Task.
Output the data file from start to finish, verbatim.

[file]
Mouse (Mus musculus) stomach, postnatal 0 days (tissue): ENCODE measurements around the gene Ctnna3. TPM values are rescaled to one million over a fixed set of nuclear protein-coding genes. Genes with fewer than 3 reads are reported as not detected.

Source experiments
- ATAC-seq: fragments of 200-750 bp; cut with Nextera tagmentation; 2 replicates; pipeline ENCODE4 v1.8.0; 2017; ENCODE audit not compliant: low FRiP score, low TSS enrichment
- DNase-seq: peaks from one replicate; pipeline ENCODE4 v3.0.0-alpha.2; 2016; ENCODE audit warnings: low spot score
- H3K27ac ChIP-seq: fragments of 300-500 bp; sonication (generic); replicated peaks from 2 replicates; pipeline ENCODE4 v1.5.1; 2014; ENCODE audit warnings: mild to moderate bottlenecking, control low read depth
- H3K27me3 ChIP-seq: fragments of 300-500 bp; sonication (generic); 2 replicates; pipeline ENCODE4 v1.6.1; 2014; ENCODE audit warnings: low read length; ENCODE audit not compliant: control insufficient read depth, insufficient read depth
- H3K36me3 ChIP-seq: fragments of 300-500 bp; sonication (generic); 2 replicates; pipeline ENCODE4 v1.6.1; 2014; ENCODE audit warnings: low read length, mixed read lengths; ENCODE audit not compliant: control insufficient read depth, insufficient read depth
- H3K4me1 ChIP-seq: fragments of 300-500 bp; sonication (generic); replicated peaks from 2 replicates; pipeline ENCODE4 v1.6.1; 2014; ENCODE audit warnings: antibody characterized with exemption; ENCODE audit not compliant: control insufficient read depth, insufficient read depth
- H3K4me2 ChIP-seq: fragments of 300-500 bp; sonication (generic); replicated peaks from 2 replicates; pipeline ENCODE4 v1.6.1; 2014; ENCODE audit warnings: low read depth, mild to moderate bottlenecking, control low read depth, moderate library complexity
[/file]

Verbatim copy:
Mouse (Mus musculus) stomach, postnatal 0 days (tissue): ENCODE measurements around the gene Ctnna3. TPM values are rescaled to one million over a fixed set of nuclear protein-coding genes. Genes with fewer than 3 reads are reported as not detected.

Source experiments
- ATAC-seq: fragments of 200-750 bp; cut with Nextera tagmentation; 2 replicates; pipeline ENCODE4 v1.8.0; 2017; ENCODE audit not compliant: low FRiP score, low TSS enrichment
- DNase-seq: peaks from one replicate; pipeline ENCODE4 v3.0.0-alpha.2; 2016; ENCODE audit warnings: low spot score
- H3K27ac ChIP-seq: fragments of 300-500 bp; sonication (generic); replicated peaks from 2 replicates; pipeline ENCODE4 v1.5.1; 2014; ENCODE audit warnings: mild to moderate bottlenecking, control low read depth
- H3K27me3 ChIP-seq: fragments of 300-500 bp; sonication (generic); 2 replicates; pipeline ENCODE4 v1.6.1; 2014; ENCODE audit warnings: low read length; ENCODE audit not compliant: control insufficient read depth, insufficient read depth
- H3K36me3 ChIP-seq: fragments of 300-500 bp; sonication (generic); 2 replicates; pipeline ENCODE4 v1.6.1; 2014; ENCODE audit warnings: low read length, mixed read lengths; ENCODE audit not compliant: control insufficient read depth, insufficient read depth
- H3K4me1 ChIP-seq: fragments of 300-500 bp; sonication (generic); replicated peaks from 2 replicates; pipeline ENCODE4 v1.6.1; 2014; ENCODE audit warnings: antibody characterized with exemption; ENCODE audit not compliant: control insufficient read depth, insufficient read depth
- H3K4me2 ChIP-seq: fragments of 300-500 bp; sonication (generic); replicated peaks from 2 replicates; pipeline ENCODE4 v1.6.1; 2014; ENCODE audit warnings: low read depth, mild to moderate bottlenecking, control low read depth, moderate library complexity